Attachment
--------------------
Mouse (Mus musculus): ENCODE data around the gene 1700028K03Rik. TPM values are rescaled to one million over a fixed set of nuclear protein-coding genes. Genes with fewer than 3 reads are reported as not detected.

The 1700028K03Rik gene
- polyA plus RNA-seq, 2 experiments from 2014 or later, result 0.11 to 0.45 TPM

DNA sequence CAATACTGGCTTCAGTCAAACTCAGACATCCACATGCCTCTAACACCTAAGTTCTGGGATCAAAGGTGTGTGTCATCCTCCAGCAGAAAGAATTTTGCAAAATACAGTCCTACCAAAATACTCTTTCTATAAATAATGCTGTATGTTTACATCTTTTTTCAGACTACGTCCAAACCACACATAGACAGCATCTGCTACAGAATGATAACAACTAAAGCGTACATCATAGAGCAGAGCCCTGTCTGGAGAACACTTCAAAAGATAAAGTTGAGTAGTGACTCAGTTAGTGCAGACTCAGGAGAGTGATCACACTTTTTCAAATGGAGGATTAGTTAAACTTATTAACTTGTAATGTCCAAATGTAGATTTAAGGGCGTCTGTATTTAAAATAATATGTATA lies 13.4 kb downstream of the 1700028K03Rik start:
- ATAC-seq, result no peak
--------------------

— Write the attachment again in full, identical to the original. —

Mouse (Mus musculus): ENCODE data around the gene 1700028K03Rik. TPM values are rescaled to one million over a fixed set of nuclear protein-coding genes. Genes with fewer than 3 reads are reported as not detected.

The 1700028K03Rik gene
- polyA plus RNA-seq, 2 experiments from 2014 or later, result 0.11 to 0.45 TPM

DNA sequence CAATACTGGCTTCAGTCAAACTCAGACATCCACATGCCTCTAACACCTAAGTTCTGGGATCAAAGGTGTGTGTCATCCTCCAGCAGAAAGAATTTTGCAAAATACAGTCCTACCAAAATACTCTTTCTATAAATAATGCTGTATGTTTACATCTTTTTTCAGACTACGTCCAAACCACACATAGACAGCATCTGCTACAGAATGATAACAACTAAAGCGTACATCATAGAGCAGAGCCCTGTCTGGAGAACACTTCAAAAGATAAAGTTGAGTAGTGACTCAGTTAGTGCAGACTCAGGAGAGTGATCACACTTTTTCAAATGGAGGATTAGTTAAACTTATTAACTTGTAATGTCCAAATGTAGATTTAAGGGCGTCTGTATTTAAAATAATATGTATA lies 13.4 kb downstream of the 1700028K03Rik start:
- ATAC-seq, result no peak